Ian's comments about spending the inheritance reminds me of a bumper sticker I saw on a fancy sports car.

"My heirs will walk"
Arnold Trachtenberg
Leonia, New Jersey

ian mcenery

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Re: Winter Greenhouse Regime
« Reply #20 on: December 20, 2010, 01:26:04 PM »
Ian's comments about spending the inheritance reminds me of a bumper sticker I saw on a fancy sports car.

"My heirs will walk"
;D ;D ;D


I believe the term used now is I'm off  SKIing

Spending the Kids Inheritance  ;)
Ian McEnery Sutton Coldfield  West Midlands 600ft above sea level

PDJ

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Re: Winter Greenhouse Regime
« Reply #21 on: December 20, 2010, 06:32:12 PM »
The one thing that surprises me is the number of people who don't heat their greenhouses then complain there whatever has died.

I keep my 11 x 8 greenhouse at 5'C all through the winter with an electric heater, there not that expensive when you consider the cost of the plants.
Paul




West Midlands, England, UK

Ezeiza

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Re: Winter Greenhouse Regime
« Reply #22 on: December 20, 2010, 07:01:19 PM »
Well, I have read a lot of false information concerning the supposed hardiness of South African bulbs.  No wonder one would lose them by following it.
Alberto Castillo, in south America, near buenos Aires, Argentina.

David Nicholson

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Re: Winter Greenhouse Regime
« Reply #23 on: December 20, 2010, 07:23:42 PM »
The one thing that surprises me is the number of people who don't heat their greenhouses then complain there whatever has died.

I keep my 11 x 8 greenhouse at 5'C all through the winter with an electric heater, there not that expensive when you consider the cost of the plants.

Do you line it out or take any other action to keep costs down?
David Nicholson
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David Nicholson

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Re: Winter Greenhouse Regime
« Reply #24 on: December 20, 2010, 07:25:24 PM »
Well, I have read a lot of false information concerning the supposed hardiness of South African bulbs.  No wonder one would lose them by following it.


Alberto, it would be helpful if you indicated examples of where you disagree with what has been written so far please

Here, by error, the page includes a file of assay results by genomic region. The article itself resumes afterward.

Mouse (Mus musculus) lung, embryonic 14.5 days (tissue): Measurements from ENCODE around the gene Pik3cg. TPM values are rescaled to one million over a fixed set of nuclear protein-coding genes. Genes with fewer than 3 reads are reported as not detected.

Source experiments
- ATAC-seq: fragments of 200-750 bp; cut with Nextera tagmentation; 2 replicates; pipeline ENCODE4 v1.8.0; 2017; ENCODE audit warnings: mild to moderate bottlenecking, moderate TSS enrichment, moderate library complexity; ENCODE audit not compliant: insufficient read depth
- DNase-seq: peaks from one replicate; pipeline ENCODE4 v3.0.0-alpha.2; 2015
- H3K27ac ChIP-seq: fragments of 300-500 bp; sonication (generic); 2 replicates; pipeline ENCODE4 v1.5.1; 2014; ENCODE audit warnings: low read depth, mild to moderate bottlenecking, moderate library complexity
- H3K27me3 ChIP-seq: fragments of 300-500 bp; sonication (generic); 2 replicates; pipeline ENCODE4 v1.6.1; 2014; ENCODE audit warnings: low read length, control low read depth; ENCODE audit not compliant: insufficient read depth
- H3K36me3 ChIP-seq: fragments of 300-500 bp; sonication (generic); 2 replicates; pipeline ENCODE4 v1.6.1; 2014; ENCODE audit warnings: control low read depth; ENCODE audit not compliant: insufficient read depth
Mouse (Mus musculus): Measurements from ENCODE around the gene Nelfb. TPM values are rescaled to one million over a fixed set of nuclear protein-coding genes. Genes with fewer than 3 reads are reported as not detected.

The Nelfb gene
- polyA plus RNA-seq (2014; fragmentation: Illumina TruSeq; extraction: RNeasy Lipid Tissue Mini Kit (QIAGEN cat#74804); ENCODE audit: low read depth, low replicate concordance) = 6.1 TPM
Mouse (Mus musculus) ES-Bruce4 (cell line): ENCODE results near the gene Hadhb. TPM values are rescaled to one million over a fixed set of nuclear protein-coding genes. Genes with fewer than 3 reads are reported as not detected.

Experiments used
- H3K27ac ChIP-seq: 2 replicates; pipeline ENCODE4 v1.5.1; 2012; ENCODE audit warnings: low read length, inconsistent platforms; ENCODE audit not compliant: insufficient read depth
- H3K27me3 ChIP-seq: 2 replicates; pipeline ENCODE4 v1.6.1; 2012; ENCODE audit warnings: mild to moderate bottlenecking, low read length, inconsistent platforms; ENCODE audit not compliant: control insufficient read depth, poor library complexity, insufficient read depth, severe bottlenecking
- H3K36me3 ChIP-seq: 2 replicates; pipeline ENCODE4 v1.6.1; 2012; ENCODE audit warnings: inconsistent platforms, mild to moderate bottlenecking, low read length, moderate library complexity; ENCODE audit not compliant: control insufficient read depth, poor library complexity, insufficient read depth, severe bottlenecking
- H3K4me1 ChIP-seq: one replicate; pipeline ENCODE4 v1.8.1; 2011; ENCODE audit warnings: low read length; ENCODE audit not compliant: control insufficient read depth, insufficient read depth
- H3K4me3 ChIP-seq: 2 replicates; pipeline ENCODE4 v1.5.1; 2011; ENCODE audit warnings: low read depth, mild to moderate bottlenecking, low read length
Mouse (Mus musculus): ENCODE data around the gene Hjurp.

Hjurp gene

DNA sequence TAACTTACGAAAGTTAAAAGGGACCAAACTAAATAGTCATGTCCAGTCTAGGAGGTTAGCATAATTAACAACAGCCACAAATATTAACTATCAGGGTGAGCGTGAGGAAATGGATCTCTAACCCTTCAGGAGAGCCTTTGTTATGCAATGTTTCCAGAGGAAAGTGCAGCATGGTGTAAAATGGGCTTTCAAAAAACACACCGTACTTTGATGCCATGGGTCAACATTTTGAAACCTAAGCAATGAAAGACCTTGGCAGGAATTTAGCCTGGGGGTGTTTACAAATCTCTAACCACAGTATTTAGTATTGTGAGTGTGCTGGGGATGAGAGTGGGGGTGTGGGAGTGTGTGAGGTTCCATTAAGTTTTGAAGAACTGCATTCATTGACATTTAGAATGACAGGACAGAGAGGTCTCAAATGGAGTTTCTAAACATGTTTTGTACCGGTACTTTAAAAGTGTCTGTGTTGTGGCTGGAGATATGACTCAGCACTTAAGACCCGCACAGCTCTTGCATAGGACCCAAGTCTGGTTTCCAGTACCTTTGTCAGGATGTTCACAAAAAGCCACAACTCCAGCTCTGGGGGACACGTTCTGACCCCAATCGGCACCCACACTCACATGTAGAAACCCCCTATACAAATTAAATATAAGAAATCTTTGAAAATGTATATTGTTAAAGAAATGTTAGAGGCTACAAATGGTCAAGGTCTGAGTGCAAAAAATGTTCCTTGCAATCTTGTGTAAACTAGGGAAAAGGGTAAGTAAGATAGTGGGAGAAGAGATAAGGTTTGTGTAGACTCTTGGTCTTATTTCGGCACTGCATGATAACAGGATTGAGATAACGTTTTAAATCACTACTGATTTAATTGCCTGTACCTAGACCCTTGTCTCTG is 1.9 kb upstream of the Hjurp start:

David Nicholson
in Devon, UK  Zone 9b
"Victims of satire who are overly defensive, who cry "foul" or just winge to high heaven, might take pause and consider what exactly it is that leaves them so sensitive, when they were happy with satire when they were on the side dishing it out"

PDJ

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Re: Winter Greenhouse Regime
« Reply #25 on: December 20, 2010, 08:33:56 PM »
I keep my 11 x 8 greenhouse at 5'C all through the winter with an electric heater, there not that expensive when you consider the cost of the plants.
[/quote]

Do you line it out or take any other action to keep costs down?
[/quote]

I don't line it as it only reduces what little light is available this time of year. 
Paul




West Midlands, England, UK

Tony Willis

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Re: Winter Greenhouse Regime
« Reply #26 on: December 20, 2010, 11:11:46 PM »
The one thing that surprises me is the number of people who don't heat their greenhouses then complain there whatever has died.

I keep my 11 x 8 greenhouse at 5'C all through the winter with an electric heater, there not that expensive when you consider the cost of the plants.

I do not complain I just  replace them with hardier subjects.
Chorley, Lancashire zone 8b

PDJ

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Re: Winter Greenhouse Regime
« Reply #27 on: December 20, 2010, 11:24:51 PM »
A tip from the building trade:

To prevent roots freezing and to increase the temperature.

A method I used before going over to electric heating.

1.  Thermal boards used in building either during the construction to fill the wall caverties or as secondary insulation.  The boards range in price from 5-30 and you lay them on the floor and staging.  They require holes making to accommodate supports the same thickness as the boards so heavy items can be placed resting on the supports. 

2.  A more professional job can be done with planks across the supports.

3.  WARNING remove the insulation once the weather warms up or you can Cook your plants.

Similar to lagging outside pipes to prevent freezing. 
Paul




West Midlands, England, UK

PDJ

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Re: Winter Greenhouse Regime
« Reply #28 on: December 20, 2010, 11:26:32 PM »
Forgot to mention the boards are available from builders merchants or B & Q.
Paul




West Midlands, England, UK

Diane Whitehead

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Re: Winter Greenhouse Regime
« Reply #29 on: December 21, 2010, 01:21:47 AM »
Well, I have read a lot of false information concerning the supposed hardiness of South African bulbs.  No wonder one would lose them by following it.

  Well, that year I was awakened by strong winds and slashing sleet and heard the greenhouse door blow open. I just snuggled down in my warm bed and didn't go out to fix it.  So it wasn't bad advice that did in my South African bulbs, just my cursed need for comfort.
Diane Whitehead        Victoria, British Columbia, Canada
cool mediterranean climate  warm dry summers, mild wet winters  70 cm rain,   sandy soil